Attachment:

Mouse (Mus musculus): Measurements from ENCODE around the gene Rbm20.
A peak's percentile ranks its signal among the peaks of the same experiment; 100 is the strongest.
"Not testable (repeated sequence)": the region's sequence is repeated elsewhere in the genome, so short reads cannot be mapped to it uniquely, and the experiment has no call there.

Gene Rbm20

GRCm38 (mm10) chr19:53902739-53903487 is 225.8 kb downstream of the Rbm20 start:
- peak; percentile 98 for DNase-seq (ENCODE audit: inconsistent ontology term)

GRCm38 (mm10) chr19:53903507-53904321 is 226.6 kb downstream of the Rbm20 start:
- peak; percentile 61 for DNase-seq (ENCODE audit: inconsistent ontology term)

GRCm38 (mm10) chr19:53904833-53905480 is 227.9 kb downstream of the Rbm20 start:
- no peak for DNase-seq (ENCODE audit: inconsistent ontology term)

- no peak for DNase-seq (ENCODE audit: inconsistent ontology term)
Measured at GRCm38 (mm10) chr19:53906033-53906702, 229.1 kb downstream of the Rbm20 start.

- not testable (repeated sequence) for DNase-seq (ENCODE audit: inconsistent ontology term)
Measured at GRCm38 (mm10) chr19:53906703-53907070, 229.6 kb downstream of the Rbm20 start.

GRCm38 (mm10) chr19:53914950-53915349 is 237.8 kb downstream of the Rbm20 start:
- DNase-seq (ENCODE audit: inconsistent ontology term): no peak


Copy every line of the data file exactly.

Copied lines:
Mouse (Mus musculus): Measurements from ENCODE around the gene Rbm20.
A peak's percentile ranks its signal among the peaks of the same experiment; 100 is the strongest.
"Not testable (repeated sequence)": the region's sequence is repeated elsewhere in the genome, so short reads cannot be mapped to it uniquely, and the experiment has no call there.

Gene Rbm20

GRCm38 (mm10) chr19:53902739-53903487 is 225.8 kb downstream of the Rbm20 start:
- peak; percentile 98 for DNase-seq (ENCODE audit: inconsistent ontology term)

GRCm38 (mm10) chr19:53903507-53904321 is 226.6 kb downstream of the Rbm20 start:
- peak; percentile 61 for DNase-seq (ENCODE audit: inconsistent ontology term)

GRCm38 (mm10) chr19:53904833-53905480 is 227.9 kb downstream of the Rbm20 start:
- no peak for DNase-seq (ENCODE audit: inconsistent ontology term)

- no peak for DNase-seq (ENCODE audit: inconsistent ontology term)
Measured at GRCm38 (mm10) chr19:53906033-53906702, 229.1 kb downstream of the Rbm20 start.

- not testable (repeated sequence) for DNase-seq (ENCODE audit: inconsistent ontology term)
Measured at GRCm38 (mm10) chr19:53906703-53907070, 229.6 kb downstream of the Rbm20 start.

GRCm38 (mm10) chr19:53914950-53915349 is 237.8 kb downstream of the Rbm20 start:
- DNase-seq (ENCODE audit: inconsistent ontology term): no peak